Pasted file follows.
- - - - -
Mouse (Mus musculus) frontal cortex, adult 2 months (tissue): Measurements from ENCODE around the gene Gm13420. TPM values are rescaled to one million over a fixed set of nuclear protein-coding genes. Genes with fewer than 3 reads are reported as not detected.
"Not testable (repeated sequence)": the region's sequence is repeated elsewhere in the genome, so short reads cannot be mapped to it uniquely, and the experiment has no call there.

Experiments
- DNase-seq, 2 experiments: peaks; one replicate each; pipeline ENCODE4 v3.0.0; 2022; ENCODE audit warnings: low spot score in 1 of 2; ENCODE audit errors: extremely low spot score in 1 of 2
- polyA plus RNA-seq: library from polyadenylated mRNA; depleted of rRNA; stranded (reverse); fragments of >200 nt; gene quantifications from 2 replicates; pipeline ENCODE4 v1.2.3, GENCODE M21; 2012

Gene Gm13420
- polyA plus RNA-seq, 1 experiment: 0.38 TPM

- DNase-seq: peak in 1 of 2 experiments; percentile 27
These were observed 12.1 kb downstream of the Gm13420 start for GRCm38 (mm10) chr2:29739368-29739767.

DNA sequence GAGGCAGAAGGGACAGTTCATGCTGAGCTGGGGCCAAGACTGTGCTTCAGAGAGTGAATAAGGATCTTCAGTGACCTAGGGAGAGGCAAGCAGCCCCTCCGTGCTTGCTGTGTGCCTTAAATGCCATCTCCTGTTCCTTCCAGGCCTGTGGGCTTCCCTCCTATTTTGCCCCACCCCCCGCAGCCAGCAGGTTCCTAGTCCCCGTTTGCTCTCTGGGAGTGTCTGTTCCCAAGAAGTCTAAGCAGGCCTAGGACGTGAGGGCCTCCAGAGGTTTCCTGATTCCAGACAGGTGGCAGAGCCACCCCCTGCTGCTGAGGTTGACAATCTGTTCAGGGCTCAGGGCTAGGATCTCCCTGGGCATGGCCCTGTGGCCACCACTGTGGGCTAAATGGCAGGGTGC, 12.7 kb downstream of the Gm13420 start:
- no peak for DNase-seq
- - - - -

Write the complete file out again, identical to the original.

Mouse (Mus musculus) frontal cortex, adult 2 months (tissue): Measurements from ENCODE around the gene Gm13420. TPM values are rescaled to one million over a fixed set of nuclear protein-coding genes. Genes with fewer than 3 reads are reported as not detected.
"Not testable (repeated sequence)": the region's sequence is repeated elsewhere in the genome, so short reads cannot be mapped to it uniquely, and the experiment has no call there.

Experiments
- DNase-seq, 2 experiments: peaks; one replicate each; pipeline ENCODE4 v3.0.0; 2022; ENCODE audit warnings: low spot score in 1 of 2; ENCODE audit errors: extremely low spot score in 1 of 2
- polyA plus RNA-seq: library from polyadenylated mRNA; depleted of rRNA; stranded (reverse); fragments of >200 nt; gene quantifications from 2 replicates; pipeline ENCODE4 v1.2.3, GENCODE M21; 2012

Gene Gm13420
- polyA plus RNA-seq, 1 experiment: 0.38 TPM

- DNase-seq: peak in 1 of 2 experiments; percentile 27
These were observed 12.1 kb downstream of the Gm13420 start for GRCm38 (mm10) chr2:29739368-29739767.

DNA sequence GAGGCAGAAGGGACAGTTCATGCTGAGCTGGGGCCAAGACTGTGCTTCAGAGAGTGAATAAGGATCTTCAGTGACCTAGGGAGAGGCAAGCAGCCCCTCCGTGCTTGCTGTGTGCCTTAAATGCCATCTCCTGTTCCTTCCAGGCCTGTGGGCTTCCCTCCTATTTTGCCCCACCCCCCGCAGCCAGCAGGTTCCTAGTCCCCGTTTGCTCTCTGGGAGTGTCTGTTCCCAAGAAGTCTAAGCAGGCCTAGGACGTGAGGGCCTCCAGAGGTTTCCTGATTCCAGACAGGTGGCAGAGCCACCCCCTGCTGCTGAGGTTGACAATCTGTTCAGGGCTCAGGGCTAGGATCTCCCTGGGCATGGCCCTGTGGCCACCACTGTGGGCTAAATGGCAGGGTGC, 12.7 kb downstream of the Gm13420 start:
- no peak for DNase-seq